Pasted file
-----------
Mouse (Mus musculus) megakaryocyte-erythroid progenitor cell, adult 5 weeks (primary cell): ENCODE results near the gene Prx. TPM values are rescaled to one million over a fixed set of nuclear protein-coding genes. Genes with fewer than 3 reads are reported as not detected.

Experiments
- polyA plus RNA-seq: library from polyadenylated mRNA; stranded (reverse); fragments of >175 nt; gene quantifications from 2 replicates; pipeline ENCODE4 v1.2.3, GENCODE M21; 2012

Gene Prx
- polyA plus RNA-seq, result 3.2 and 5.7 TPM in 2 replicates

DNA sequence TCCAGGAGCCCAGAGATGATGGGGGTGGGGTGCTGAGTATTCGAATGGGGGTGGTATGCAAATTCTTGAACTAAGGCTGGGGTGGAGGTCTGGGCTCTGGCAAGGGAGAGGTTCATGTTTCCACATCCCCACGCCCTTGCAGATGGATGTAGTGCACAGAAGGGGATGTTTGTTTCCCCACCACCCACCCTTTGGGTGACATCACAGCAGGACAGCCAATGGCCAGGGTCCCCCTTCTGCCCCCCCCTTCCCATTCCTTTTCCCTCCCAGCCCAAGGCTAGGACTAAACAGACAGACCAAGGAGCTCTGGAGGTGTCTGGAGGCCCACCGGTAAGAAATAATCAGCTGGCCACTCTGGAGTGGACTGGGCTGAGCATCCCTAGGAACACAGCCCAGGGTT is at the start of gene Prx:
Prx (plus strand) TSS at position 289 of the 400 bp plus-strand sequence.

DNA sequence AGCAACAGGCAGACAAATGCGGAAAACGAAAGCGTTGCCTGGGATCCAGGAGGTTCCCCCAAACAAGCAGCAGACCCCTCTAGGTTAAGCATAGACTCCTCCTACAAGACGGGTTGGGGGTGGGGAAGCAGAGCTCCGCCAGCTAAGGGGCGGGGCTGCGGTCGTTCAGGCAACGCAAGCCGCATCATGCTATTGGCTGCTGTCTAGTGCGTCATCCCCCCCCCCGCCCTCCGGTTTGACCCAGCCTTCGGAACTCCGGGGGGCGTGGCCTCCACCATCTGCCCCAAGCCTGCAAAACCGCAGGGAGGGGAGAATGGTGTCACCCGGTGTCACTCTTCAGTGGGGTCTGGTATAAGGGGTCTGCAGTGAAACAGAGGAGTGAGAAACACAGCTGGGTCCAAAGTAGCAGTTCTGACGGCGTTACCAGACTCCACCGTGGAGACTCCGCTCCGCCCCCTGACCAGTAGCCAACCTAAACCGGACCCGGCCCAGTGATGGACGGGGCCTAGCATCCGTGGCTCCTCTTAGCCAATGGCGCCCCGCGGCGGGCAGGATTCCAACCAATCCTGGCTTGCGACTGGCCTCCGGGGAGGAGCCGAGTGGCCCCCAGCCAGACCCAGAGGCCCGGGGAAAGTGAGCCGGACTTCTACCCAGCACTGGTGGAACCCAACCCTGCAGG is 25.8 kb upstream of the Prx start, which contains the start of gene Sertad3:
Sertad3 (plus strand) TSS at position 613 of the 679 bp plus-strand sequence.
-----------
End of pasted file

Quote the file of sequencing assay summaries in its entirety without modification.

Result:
Mouse (Mus musculus) megakaryocyte-erythroid progenitor cell, adult 5 weeks (primary cell): ENCODE results near the gene Prx. TPM values are rescaled to one million over a fixed set of nuclear protein-coding genes. Genes with fewer than 3 reads are reported as not detected.

Experiments
- polyA plus RNA-seq: library from polyadenylated mRNA; stranded (reverse); fragments of >175 nt; gene quantifications from 2 replicates; pipeline ENCODE4 v1.2.3, GENCODE M21; 2012

Gene Prx
- polyA plus RNA-seq, result 3.2 and 5.7 TPM in 2 replicates

DNA sequence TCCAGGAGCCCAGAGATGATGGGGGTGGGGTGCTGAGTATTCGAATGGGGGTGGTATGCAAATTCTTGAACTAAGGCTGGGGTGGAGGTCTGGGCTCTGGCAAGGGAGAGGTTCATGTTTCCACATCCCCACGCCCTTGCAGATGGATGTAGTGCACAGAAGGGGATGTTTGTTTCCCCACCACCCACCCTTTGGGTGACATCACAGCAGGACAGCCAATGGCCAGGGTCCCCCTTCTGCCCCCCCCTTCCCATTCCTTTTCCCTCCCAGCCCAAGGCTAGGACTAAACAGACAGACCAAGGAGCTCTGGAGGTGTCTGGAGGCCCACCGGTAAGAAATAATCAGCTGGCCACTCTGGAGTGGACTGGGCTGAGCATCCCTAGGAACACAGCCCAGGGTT is at the start of gene Prx:
Prx (plus strand) TSS at position 289 of the 400 bp plus-strand sequence.

DNA sequence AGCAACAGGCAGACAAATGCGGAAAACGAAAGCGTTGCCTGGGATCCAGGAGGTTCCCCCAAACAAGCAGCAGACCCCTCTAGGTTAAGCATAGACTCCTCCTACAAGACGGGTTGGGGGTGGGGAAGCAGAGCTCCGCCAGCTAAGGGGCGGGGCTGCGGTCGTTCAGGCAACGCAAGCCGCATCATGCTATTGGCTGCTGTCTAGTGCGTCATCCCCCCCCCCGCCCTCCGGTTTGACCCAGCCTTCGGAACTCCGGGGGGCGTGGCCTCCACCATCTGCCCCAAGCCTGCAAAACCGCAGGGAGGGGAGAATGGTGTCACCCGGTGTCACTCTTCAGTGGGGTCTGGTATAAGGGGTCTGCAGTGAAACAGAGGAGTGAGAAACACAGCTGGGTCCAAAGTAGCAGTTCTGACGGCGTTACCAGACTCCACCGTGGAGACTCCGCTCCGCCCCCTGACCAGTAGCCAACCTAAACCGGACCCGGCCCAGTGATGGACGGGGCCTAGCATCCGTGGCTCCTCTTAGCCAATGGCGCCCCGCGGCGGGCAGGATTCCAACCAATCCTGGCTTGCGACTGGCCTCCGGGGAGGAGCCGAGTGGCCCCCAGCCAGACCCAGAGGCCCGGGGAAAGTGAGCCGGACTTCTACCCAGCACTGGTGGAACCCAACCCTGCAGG is 25.8 kb upstream of the Prx start, which contains the start of gene Sertad3:
Sertad3 (plus strand) TSS at position 613 of the 679 bp plus-strand sequence.